Tiny Particles Carrying Myelin Antigens Seen to Restore Immune Tolerance in MS Mice Model
Researchers managed to change the immune system — replacing inflammation with immune tolerance — in a mouse model of multiple sclerosis (MS) using so-called quantum dots, or nano-sized particles carrying pieces of myelin.
Experiments with this advanced technological solution may help researchers design MS therapies that are based on promoting regulatory T-cells rather than suppressing those that cause inflammation.
Regulatory T-cells are capable of controlling the inflammatory response against myelin that occurs in MS (myelin is the protective cover surrounding neurons), while keeping the health-promoting work of the immune system intact.
“Engineering technologies aimed at autoimmune disease could pave the way for new treatment options,” Christopher Jewell, an assistant professor at the Fischell Department of Bioengineering at the University of Maryland and principal investigator on the study, said in a press release.
“However, in order to develop next-generation therapies, bioengineers need basic insight into the specific features that are critical to therapy design,” Jewell added.
The study, “Engineering Immunological Tolerance Using Quantum Dots to Tune the Density of Self-Antigen Display,” showed that processes that drive inflammation or immune tolerance are influenced by the concentration and form of antigens.
Antigens are tiny pieces of proteins, displayed as flags on the surface of all cells. The immune system uses these flags to distinguish between self and non-self cells or structures. When a foreign antigen, like bacteria or a virus, is spotted, an immune reaction ensues. But in MS, the immune system mistakenly reacts to myelin antigens.
With MS as with other autoimmune diseases, researchers are still searching for the reason why the immune system makes this mistake.
Published in the journal Advanced Functional Materials, the study showed that when many quantum dots were loaded with a few myelin antigen molecules each, tolerance emerged. In contrast, exposing mice to a few quantum dots that were heavily loaded with antigens promoted inflammation.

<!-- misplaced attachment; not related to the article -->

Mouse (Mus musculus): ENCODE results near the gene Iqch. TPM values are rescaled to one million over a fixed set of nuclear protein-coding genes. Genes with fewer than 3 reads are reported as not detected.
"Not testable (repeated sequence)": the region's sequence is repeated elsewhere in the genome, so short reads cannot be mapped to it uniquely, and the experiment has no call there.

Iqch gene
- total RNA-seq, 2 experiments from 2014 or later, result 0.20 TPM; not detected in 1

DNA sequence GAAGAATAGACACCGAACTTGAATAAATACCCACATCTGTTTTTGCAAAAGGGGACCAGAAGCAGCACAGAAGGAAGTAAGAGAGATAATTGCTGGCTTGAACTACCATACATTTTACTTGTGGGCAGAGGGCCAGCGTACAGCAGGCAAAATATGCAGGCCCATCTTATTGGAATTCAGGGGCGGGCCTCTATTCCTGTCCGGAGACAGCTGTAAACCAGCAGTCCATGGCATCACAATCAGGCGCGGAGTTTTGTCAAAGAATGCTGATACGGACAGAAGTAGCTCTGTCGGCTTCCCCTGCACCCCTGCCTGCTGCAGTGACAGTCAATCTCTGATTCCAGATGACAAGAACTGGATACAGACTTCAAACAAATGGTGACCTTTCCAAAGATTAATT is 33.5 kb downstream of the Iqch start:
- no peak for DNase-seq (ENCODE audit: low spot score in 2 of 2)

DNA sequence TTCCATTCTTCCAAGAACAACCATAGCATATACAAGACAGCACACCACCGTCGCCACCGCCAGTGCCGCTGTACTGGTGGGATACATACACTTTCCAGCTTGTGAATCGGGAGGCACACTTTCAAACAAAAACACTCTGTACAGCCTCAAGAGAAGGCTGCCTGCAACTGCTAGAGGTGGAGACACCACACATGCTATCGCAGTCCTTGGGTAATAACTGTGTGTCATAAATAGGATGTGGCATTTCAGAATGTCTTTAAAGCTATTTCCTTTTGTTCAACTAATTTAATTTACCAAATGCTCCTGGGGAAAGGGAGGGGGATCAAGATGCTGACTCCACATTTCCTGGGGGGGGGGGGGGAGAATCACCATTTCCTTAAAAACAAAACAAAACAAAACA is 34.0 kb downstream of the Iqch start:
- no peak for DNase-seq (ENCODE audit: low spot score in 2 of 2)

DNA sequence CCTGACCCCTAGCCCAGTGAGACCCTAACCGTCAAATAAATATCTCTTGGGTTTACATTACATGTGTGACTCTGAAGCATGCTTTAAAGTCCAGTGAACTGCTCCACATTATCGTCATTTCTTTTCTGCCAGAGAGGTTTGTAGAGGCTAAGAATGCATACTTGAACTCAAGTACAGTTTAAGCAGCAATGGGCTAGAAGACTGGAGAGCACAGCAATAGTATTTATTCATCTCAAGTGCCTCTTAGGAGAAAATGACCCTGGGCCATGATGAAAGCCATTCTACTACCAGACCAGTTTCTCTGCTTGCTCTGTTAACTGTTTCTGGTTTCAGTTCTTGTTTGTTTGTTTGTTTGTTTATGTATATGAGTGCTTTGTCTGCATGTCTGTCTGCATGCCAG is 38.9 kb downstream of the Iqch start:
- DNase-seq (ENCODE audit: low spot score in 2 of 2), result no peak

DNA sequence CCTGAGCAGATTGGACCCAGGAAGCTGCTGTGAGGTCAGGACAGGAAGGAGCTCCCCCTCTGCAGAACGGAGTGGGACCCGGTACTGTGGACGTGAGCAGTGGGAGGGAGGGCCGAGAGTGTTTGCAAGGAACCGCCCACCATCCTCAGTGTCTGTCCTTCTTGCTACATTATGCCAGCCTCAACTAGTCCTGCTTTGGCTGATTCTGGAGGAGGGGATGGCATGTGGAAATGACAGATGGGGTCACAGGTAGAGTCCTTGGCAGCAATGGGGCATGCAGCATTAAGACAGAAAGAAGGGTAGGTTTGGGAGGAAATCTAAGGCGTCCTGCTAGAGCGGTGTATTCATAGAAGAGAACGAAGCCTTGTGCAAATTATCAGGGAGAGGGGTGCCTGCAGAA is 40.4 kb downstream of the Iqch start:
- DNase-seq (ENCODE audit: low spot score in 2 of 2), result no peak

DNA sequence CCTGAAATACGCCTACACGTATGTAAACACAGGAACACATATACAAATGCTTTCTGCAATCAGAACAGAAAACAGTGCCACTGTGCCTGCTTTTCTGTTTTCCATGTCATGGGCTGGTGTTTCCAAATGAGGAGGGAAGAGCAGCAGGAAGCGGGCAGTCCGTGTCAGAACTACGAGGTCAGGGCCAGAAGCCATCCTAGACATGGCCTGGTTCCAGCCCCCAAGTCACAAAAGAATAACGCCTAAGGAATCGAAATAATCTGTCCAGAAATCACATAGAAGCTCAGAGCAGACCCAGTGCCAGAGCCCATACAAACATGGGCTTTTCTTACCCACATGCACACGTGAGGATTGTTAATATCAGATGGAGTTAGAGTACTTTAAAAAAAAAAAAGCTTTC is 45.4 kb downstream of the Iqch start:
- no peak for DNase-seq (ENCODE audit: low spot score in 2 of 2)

The quantum dots are an excellent tool to study these processes, as they tick many of the boxes for technical requirements. They are sufficiently small to travel lymph vessels and accumulate in lymph nodes. Researchers can also design them so that they hold a precisely defined number of antigens.
Importantly, they are fluorescent, making it possible for researchers to track them as they travel through the body.
“One of our exciting findings is that tolerance and elimination of paralysis in a pre-clinical mouse model was much better when myelin peptides were displayed on many quantum dots at a low density of 25 per dot, instead of fewer quantum dots displaying the same number of peptides but at a high density of 65 per dot,” Jewell said.
Finding an optimal composition of antigens on quantum dots provided some quite striking results. Mice so debilitated by the disease that they were partly paralyzed became better — the treatment nearly eliminated paralysis, the researchers noted in the report.
“Developing specific knowledge or design guidelines such as these might enable more selective — and effective — therapies to treat MS and other diseases,” Jewell said.
“Generally, because the human body is so complex, discoveries in medicine have relied on trial and error. But, by using rational design approaches — understanding what each piece of a potential therapeutic controls — we have the potential to transform how disease is tackled,” he concluded.